Monthly Archives: April 2011

Hiring Bonanza at City Hall

Rachel DePompa – bio | email

New faces are coming to City Hall!

Mayor Dwight Jones has hired for three key positions, including one job that’s been open for more than a year and a half.  That’s right, the city has finally hired a Director of Economic Development. Councilman Chris Hilbert famously worried the job had a “reputation” and consistently asked the administration about the vacancy over the last two years. Here’s more on that exchange.

Economic Development:

Lee Downey

There’s been 14 directors in 15 years. Mayor Jones acknowledge the jobs stigma, but also reiterated the fact that economic development was happening in Richmond, director or not.  Jones said today, “We’ve had so many economic development directors our Deputy (Peter Chapman) has been doing double duty, and so, an announcement today is welcome news.”

Jones hired Lee Downey, who starts May 2nd. Since 2008 Downey served as the vice president of business development for McKinney and Company in Ashland. He’s also worked as Marketing Manager for McGuireWoods LLP and as a business development project manager for Virginia Economic Development Partnership (VEDP). During his time as VEDP, the city says Downey managed a variety of business development projects, creating more than 4,000 new jobs and $375 million in new investment for the state.

Downey said today, “I’m excited, I’m excited! My family lives in the city, we love the city. My background, my love, my career, my excitement is economic development and blending the two is a dream come true for me as a career. Being able to have my job be something that I’m so passionate about is exciting.”

As for the job’s notorious turnover rate, Downey says, “no reservations in that point.”

Chris Hilbert said today he’s excited to finally see the job filled. “The Picasso exhibit, the VCU men’s basketball team, the Squirrels… people who live in the counties are coming into the city now because of these things and we need to build on that.”

Mayor Jones said, “It also would not have helped us to choose somebody because the gun was at our neck. We wanted to make sure that we got somebody good. Somebody who had the training and the expertise. Someone with a record of having done economic development. A lot of times (the city’s) named people to economic development because they’re a good guy. We need somebody who can get the job done.”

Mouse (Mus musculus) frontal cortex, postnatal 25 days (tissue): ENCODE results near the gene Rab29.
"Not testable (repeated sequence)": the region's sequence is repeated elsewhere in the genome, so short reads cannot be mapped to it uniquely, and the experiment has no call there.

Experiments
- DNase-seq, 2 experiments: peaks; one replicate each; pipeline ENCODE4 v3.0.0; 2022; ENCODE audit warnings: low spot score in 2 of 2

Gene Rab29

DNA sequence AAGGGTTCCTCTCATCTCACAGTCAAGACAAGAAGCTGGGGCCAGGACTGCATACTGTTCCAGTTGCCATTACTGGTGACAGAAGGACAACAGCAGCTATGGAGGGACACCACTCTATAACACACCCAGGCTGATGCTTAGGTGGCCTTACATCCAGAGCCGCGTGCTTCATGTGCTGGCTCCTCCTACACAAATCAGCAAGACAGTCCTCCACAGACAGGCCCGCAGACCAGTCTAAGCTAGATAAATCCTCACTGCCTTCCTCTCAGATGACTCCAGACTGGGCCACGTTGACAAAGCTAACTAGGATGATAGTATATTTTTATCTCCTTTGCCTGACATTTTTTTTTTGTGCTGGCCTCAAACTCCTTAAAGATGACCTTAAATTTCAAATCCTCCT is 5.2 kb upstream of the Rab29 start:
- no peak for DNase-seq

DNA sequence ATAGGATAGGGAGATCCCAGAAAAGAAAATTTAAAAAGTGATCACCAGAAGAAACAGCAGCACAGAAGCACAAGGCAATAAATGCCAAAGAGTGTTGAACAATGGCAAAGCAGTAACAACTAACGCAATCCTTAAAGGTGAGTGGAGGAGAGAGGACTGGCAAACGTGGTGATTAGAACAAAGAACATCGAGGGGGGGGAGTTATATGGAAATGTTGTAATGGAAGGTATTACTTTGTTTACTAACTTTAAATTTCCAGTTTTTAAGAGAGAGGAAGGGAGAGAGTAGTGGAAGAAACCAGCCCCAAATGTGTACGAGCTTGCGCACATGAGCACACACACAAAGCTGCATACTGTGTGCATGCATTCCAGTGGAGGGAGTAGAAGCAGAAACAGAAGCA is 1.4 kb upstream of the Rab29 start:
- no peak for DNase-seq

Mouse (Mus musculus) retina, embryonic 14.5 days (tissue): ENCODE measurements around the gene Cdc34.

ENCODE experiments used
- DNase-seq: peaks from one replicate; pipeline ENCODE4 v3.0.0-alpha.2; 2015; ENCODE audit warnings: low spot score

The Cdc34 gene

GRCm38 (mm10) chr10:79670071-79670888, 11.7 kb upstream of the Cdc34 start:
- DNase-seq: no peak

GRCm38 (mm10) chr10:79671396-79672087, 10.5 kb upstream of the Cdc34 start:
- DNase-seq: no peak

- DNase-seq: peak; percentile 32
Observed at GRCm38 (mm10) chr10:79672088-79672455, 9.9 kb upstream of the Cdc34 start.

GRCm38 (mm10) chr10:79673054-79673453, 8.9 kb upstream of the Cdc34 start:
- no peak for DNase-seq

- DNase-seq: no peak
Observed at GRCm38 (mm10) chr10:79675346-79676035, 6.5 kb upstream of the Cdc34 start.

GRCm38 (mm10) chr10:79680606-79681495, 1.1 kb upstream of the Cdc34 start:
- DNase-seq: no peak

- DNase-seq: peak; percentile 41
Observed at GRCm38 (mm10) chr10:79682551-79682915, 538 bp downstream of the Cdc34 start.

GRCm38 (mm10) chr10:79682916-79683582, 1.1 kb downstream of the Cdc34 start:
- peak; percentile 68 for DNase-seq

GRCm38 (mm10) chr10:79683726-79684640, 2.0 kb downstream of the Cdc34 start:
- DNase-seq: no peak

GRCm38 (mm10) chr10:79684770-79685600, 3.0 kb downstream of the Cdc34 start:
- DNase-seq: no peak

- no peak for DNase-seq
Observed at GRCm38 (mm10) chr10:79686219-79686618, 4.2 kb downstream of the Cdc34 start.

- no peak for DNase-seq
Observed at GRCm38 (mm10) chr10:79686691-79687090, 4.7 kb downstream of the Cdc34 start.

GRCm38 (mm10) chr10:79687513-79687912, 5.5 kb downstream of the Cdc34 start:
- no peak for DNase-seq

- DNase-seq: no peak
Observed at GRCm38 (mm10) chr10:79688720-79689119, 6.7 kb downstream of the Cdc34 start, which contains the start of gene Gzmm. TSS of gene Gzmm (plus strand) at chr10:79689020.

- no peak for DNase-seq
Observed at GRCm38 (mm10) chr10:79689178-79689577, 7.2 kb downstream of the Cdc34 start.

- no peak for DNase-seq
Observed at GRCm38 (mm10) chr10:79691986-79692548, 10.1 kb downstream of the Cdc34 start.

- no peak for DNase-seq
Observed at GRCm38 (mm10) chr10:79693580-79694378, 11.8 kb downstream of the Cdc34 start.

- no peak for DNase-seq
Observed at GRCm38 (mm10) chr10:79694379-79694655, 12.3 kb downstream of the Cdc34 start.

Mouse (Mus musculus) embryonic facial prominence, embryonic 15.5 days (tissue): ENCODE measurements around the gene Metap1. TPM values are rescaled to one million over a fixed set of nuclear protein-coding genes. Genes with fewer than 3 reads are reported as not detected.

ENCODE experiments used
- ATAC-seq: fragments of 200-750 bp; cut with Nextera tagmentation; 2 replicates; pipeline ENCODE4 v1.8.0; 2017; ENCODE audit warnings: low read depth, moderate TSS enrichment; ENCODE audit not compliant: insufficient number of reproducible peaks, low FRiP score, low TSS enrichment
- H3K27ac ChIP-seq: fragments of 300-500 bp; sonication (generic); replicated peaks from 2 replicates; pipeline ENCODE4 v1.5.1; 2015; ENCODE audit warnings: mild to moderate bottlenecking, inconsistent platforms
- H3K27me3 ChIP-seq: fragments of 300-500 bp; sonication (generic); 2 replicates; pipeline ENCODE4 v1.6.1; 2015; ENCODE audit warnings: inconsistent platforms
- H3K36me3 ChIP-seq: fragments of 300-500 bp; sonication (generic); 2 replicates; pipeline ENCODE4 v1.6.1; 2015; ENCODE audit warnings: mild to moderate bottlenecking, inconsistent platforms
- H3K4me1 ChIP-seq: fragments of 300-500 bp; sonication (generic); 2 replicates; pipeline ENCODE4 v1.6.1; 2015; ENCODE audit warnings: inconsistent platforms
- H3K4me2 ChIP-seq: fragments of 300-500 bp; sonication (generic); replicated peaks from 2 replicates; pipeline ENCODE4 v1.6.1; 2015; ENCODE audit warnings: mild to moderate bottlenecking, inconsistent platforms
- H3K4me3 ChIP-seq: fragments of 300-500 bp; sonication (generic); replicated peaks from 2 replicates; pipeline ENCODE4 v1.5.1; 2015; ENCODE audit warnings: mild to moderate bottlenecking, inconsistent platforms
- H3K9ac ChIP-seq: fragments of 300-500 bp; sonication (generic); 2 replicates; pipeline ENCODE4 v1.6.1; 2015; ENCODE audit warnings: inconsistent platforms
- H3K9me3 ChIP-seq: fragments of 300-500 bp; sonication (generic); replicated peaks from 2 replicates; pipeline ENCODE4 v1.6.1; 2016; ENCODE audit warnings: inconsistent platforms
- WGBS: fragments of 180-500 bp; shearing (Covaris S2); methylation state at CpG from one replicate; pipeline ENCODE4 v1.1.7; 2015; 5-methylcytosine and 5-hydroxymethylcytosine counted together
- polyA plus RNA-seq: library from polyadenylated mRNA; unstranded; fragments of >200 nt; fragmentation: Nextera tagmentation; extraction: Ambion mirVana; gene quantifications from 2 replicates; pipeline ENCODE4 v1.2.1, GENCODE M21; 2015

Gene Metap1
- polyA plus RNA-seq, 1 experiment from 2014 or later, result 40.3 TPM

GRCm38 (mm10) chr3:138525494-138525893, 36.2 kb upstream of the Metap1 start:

Parks and Rec:

Dr. Norman Merrifield

This is another job a lot of people in the city had their eyes on. Former director, J.R. Pope left in the middle of a scandal involving a scathing audit report on his department. You can get the back story here on “Desk-gate”. 

Today the Mayor announced he’s put Dr. Norman Merrifield in the position. Merrifield starts on May 21st. He most recently served as the administrative executive officer and director of the Cincinnati Recreation Commission.  He’s also served as director of parks and recreations for the city of El Paso, TX.

 

 

Deputy Chief Administrative Officer for Finance:

Eric M. Tucker

A position I usually dub the “finance guru”! Marcus Jones early this year to take a job as the City Manager in Norfolk. You can read all about that here.  Today the mayor announced he had selected Eric M. Tucker for the position. Tucker comes to Richmond from Prince George’s County, Maryland and Detroit, Michigan where he coordinated ratings efforts leading to upgrades for both jurisdictions’ bond ratings. The city says Tucker managed a turnaround of a $63 million deficit into an $18 million surplus.

Tucker said today, “Having worked in Maryland and being familiar with this area, I know that Virginia has historically been one of the best-managed states in the country and Richmond is now becoming one of the best-managed cities. I certainly hope to be part of, as the mayor said, continuing that process to make this a top-tier city in the state and in this country.”

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When it Rains it Pours News

Rachel DePompa – bio | email

Yesterday was not a day to be in a newsroom. Around 2:00, which is already starting to be crunch time in the news business, “breaking news” began.  You probably see those words all the time now. CNN and FOX constantly call things breaking at the bottom of your TV screens. But, in the local news world, “breaking stories” mean, news that happens at the most inopportune time that we MUST cover.

Example:  Around 2:00, dayside reporters like myself are probably back in the office and writing their 5:00 and 6:00 stories. Nightside reporters, or “nightsiders” as we call them, get in around 2:30. That period of time inbetween is limbo.

Yesterday, I was covering the vandalism of two statues on Monument Avenue. It was a story I knew the other stations didn’t have and once I found out they did, I was able to break it. As I was breaking it though, we found out 2 Richmond city teachers were disciplined in a standardized testing scandal. And, while we were deciding what to do with that bit of info, I got a call that a story I’d been working on was about to break as well…. (9 city workers arrested in an over-time scandal)  Soon after we learned a Chesterfield County student was arrested for making an explosive. Geez. Everything happened in a span of 5 minutes! It all got covered (and well I might add) but that gives you a little sense of an “atypical” reporting day. (And what a local news reporter means by “breaking” news)

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